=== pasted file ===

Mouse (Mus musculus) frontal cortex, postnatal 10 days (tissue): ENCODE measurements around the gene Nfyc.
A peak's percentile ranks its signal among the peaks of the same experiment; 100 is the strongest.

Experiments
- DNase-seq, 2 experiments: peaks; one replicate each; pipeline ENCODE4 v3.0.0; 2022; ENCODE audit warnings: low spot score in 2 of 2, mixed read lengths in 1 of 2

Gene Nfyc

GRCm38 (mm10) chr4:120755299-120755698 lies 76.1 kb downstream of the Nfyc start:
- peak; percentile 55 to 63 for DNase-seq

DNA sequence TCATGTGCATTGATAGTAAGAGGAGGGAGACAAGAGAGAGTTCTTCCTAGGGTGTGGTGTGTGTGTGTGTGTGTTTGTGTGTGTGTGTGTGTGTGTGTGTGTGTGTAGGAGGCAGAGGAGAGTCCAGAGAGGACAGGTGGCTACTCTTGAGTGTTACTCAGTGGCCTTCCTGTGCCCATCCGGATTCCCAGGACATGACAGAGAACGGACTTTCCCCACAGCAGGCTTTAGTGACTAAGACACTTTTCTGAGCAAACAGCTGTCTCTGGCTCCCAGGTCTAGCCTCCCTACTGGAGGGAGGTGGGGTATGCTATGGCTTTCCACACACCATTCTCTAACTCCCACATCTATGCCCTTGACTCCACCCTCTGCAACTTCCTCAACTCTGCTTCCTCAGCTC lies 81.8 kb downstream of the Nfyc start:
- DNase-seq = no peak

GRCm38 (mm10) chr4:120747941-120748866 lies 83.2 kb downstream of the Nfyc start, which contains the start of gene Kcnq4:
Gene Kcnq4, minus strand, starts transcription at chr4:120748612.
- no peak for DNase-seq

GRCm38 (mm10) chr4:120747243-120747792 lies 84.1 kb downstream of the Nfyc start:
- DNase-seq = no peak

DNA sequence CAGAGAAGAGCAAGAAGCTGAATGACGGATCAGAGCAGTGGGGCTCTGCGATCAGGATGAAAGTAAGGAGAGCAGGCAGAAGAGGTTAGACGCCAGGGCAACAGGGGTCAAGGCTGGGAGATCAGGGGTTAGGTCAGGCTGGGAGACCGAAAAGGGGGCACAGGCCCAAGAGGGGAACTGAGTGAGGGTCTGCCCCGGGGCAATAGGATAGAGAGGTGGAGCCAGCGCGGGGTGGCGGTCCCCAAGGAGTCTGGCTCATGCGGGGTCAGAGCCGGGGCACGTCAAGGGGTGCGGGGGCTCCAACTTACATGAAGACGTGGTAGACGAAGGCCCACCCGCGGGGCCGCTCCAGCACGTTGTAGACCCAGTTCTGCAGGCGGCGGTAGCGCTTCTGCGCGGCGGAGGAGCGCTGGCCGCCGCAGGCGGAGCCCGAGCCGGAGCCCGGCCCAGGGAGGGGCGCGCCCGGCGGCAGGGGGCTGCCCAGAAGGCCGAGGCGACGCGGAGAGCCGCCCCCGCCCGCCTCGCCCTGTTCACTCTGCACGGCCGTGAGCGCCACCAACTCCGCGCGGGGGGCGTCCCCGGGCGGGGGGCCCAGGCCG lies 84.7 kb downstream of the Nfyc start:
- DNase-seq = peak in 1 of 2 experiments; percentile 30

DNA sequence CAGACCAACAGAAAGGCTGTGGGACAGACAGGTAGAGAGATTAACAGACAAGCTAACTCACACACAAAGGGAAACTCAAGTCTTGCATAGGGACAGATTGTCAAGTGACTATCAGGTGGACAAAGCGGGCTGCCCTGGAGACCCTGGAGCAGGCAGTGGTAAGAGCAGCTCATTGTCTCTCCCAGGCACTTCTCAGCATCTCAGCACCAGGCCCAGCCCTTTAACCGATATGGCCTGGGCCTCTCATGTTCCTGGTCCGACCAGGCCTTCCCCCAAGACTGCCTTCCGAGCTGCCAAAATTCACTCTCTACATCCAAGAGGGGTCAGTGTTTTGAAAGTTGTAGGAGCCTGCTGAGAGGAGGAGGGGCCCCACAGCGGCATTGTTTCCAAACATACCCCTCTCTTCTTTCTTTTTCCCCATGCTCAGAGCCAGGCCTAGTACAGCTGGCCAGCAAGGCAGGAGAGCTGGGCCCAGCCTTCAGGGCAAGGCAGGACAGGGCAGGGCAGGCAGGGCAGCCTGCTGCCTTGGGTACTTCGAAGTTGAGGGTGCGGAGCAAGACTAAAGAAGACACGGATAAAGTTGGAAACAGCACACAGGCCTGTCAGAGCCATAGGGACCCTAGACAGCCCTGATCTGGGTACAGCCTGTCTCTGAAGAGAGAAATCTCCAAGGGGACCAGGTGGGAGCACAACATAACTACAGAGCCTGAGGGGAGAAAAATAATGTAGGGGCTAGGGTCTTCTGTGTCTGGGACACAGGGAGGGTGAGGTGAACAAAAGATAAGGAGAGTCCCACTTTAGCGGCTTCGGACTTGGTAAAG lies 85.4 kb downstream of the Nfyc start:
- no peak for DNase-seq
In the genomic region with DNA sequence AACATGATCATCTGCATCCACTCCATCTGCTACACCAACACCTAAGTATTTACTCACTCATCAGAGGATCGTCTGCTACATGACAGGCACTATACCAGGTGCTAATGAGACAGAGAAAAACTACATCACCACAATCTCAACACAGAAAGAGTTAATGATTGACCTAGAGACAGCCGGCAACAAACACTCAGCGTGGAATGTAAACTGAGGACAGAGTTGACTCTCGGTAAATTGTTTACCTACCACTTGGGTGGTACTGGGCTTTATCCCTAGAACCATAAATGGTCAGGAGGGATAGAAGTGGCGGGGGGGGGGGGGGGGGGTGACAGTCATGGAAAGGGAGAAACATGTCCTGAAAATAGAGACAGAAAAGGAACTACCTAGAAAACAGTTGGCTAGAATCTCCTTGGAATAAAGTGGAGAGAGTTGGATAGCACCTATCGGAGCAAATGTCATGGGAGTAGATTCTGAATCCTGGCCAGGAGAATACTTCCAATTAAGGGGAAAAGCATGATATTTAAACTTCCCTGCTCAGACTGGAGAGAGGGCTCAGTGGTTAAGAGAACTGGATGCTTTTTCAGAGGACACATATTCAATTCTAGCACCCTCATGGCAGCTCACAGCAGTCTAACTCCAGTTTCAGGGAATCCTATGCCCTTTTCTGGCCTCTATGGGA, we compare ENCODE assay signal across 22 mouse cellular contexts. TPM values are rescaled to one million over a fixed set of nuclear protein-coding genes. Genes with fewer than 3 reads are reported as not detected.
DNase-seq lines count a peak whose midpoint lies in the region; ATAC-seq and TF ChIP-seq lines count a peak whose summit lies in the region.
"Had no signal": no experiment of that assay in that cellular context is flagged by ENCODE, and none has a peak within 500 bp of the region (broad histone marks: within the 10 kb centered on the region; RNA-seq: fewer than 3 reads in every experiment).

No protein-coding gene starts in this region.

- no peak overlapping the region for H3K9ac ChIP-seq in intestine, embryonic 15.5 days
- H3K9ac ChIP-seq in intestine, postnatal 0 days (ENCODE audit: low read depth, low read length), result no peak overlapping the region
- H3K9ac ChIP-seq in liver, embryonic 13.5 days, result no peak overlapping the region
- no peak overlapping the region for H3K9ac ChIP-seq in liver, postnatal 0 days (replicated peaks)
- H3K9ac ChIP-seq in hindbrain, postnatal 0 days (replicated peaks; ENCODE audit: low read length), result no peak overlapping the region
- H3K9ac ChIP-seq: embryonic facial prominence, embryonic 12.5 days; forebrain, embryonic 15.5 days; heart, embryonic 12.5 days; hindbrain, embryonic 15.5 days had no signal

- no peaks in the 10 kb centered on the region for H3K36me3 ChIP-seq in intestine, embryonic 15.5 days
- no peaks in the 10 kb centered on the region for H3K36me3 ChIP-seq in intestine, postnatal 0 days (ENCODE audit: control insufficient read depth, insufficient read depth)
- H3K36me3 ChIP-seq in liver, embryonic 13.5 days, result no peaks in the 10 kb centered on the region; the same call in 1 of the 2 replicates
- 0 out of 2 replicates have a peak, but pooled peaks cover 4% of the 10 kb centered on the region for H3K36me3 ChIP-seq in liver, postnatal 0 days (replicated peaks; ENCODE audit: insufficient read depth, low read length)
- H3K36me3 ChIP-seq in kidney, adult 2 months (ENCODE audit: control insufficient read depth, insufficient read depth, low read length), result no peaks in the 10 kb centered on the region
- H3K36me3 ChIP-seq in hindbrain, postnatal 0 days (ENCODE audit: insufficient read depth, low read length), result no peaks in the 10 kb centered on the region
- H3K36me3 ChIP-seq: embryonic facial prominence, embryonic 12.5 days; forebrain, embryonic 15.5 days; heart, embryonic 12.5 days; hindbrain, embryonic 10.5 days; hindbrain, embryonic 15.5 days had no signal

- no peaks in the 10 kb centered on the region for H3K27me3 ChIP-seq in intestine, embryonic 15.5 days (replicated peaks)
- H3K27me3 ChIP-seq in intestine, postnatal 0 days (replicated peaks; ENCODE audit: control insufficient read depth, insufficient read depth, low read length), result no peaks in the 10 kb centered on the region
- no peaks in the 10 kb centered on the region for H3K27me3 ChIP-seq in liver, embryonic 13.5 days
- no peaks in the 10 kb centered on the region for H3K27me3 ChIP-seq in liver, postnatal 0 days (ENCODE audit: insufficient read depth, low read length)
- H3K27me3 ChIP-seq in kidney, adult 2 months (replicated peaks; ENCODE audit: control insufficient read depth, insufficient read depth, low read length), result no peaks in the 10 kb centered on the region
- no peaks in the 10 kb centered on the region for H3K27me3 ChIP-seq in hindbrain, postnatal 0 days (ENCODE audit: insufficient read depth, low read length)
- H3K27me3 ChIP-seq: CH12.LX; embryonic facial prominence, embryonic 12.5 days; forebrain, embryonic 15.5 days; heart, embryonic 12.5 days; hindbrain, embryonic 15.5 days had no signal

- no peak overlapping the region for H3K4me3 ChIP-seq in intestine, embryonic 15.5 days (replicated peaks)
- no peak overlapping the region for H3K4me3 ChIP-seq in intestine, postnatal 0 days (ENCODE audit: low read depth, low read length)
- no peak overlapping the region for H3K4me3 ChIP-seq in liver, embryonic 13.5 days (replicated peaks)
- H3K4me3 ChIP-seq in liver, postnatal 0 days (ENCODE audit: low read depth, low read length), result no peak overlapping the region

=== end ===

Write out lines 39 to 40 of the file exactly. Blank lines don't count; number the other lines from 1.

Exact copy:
- no peaks in the 10 kb centered on the region for H3K27me3 ChIP-seq in liver, postnatal 0 days (ENCODE audit: insufficient read depth, low read length)
- H3K27me3 ChIP-seq in kidney, adult 2 months (replicated peaks; ENCODE audit: control insufficient read depth, insufficient read depth, low read length), result no peaks in the 10 kb centered on the region